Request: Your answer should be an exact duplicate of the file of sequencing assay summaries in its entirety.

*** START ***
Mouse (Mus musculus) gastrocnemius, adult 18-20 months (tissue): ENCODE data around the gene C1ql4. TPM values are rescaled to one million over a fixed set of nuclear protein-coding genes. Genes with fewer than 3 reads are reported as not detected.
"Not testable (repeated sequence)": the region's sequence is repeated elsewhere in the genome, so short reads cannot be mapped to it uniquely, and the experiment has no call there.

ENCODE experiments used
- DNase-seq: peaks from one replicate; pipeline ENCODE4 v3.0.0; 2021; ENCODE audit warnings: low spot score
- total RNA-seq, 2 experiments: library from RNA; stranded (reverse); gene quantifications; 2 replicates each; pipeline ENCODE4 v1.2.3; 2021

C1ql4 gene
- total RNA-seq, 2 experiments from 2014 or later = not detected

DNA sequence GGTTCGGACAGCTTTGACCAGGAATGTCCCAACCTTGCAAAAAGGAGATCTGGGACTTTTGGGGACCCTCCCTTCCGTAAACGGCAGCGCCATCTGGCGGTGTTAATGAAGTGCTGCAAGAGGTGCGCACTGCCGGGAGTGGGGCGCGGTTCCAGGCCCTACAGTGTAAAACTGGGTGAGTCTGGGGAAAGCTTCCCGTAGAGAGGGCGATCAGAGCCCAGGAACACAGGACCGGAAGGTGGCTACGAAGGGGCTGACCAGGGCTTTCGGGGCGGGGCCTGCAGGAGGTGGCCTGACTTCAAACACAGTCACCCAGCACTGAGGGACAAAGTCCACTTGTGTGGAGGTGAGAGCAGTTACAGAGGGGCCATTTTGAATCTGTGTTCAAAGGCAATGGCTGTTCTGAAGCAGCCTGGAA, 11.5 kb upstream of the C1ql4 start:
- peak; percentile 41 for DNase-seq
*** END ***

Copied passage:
Mouse (Mus musculus) gastrocnemius, adult 18-20 months (tissue): ENCODE data around the gene C1ql4. TPM values are rescaled to one million over a fixed set of nuclear protein-coding genes. Genes with fewer than 3 reads are reported as not detected.
"Not testable (repeated sequence)": the region's sequence is repeated elsewhere in the genome, so short reads cannot be mapped to it uniquely, and the experiment has no call there.

ENCODE experiments used
- DNase-seq: peaks from one replicate; pipeline ENCODE4 v3.0.0; 2021; ENCODE audit warnings: low spot score
- total RNA-seq, 2 experiments: library from RNA; stranded (reverse); gene quantifications; 2 replicates each; pipeline ENCODE4 v1.2.3; 2021

C1ql4 gene
- total RNA-seq, 2 experiments from 2014 or later = not detected

DNA sequence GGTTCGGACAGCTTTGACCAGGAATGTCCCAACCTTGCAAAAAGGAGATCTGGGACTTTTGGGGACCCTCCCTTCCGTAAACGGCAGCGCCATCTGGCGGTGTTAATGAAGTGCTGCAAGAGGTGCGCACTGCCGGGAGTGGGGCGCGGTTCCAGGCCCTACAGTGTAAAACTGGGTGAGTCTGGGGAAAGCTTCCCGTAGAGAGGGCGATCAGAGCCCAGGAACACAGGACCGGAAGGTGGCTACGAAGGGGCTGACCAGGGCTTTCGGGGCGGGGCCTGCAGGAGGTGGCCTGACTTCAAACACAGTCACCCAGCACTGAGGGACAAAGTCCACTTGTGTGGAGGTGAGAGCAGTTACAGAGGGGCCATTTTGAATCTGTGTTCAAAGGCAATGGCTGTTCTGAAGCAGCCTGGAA, 11.5 kb upstream of the C1ql4 start:
- peak; percentile 41 for DNase-seq